Category Archives: Travel

Mt. Graham Telescopes Observe Frye Fire Up Close

Firefighters monitor Frye fire from atop Mount Graham’s Large Binocular telescope (photo courtesy LBTO).

The Frye Fire has burned tens of thousands of acres southwest of Safford, some of them uncomfortably close to Mount Graham International Observatory.

Read/listen to my full story at KJZZ’s Arizona Science Desk:
Frye Fire Has Close Encounter With Mt. Graham Telescopes

Arizona’s Kartchner Caverns Steeped in Science, Secrecy

Image of Kartchner Caverns
Photo courtesy Kartchner Caverns State Park.

When co-discovers Gary Tenen and Randy Tufts found the blowhole entrance to the caverns in 1974, they did something extraordinary: They kept it a secret.  And when they could no longer shield the caves through secrecy, they sought out science to help protect Kartchner Caverns post-development.

Research has supported Kartchner ever since, but the reverse is true as well. Read/listen to my full story at KJZZ’s Arizona Science Desk to find out how:

At Arizona’s Kartchner Caverns, Science Supports Stewardship — And Vice Versa

You Shall Not Pass: Making the Most of Your Passport

A British biometric passport.
A British biometric passport.

The idea of a document that extends protections over subjects as they travel is old — as in, Old Testament old. But the standardized booklet that we now use for establishing identity and citizenship when crossing international borders has only been with us for about a century. More to the point, in the post-9/11 world, it’s become a lot more important.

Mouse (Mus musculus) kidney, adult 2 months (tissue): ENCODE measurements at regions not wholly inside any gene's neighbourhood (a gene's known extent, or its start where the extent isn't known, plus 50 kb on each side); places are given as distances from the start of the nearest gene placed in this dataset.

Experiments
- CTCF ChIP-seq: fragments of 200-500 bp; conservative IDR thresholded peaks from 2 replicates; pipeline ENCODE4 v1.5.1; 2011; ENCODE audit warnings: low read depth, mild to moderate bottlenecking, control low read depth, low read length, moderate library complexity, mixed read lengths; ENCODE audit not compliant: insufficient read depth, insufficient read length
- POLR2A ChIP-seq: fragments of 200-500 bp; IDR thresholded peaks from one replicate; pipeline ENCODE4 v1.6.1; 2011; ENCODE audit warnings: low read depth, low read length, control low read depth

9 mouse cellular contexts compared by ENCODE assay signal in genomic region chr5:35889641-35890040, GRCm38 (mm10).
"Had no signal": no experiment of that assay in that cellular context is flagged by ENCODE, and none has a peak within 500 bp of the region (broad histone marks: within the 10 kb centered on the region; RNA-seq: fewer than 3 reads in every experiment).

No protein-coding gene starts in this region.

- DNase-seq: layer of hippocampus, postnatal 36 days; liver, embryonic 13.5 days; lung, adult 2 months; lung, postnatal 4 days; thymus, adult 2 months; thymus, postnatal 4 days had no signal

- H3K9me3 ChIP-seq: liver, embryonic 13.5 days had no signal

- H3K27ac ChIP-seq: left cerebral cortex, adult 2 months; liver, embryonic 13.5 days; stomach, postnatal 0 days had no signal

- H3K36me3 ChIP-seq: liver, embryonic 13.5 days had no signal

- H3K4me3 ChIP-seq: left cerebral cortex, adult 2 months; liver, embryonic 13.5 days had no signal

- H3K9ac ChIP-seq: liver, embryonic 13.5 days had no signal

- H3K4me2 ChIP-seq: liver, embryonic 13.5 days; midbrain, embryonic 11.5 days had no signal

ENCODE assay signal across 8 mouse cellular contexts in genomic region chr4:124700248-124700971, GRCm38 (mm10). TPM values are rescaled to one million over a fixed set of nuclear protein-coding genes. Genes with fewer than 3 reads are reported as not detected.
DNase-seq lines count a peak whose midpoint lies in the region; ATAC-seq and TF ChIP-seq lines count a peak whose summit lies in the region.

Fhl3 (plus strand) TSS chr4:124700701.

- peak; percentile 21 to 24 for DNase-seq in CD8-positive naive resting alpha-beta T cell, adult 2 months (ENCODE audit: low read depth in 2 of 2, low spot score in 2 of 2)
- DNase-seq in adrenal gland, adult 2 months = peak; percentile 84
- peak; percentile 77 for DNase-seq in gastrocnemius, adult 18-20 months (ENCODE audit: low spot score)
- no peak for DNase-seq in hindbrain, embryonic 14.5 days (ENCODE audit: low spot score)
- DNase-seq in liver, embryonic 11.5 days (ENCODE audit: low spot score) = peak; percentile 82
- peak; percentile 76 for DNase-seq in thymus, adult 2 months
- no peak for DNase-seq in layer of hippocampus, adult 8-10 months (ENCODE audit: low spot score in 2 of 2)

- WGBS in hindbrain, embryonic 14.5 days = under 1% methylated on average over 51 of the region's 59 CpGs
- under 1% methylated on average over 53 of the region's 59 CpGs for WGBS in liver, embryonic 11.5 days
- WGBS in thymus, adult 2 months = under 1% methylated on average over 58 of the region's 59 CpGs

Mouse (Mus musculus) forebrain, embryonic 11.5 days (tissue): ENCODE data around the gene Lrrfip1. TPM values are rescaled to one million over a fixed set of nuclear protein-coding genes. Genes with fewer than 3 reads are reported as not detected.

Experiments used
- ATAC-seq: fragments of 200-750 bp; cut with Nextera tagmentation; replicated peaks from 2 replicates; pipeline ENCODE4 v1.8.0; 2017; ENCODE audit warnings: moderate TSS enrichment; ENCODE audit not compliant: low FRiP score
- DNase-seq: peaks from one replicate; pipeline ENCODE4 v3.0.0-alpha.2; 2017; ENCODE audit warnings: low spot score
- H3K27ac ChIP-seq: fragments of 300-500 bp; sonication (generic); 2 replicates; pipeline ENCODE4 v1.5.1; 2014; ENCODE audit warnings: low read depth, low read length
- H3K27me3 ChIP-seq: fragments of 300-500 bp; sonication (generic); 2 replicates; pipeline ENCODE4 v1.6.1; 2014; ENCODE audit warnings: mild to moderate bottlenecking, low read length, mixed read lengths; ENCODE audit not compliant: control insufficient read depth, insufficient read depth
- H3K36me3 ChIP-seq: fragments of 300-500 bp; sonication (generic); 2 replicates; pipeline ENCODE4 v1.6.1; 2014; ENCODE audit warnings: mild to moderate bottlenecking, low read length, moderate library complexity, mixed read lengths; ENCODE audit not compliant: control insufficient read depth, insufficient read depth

In this article, I cover the ins and outs of how to get one, when you’ll need one, and what to do if you lose one.  Along the way, I’ll pass along some travel tips, discuss passport alternatives and help you protect your children from  abduction across national borders.

How Passports Work 

Not-so-Final Destination: Landing at the Wrong Airport

Airplane landing at sunset.“Uh, ladies and gentlemen, this is the flight deck. Thank you for choosing Airborne Airways, where your destination is always up in the air. If you’ll look out your window, you’ll see…well, we’re hoping you can tell us. Anything look familiar?”

Yes, it’s preposterous, embarrassing and more than a little dangerous, but flight crews touch down at the wrong airfield or runway more often than you might think. Which raises the question: If GPS navigation can direct any idiot with a car to his or her destination, how can a trained flight crew with state-of-the-art navigation screw up so badly? In other words…

How Can a Plane Land at the Wrong Airport?

Like a Bridge Under Troubled Waters

A partially disassembled tunnel boring machine (TBM)
A partially disassembled tunnel boring machine (TBM). Photo by Mike.

Between the years of 1825 and 1843 , through floods and financial failures, Marc Isambard Brunel and his son dug a tunnel under London’s Thames River. Our ambitions have grown since then, but the technology we use still bears a striking resemblance to Brunel’s shipworm-inspired device.

In this article, I look at some of the worlds most breathtaking underwater tunnels and delve into how they were constructed.

How do you build an underwater tunnel?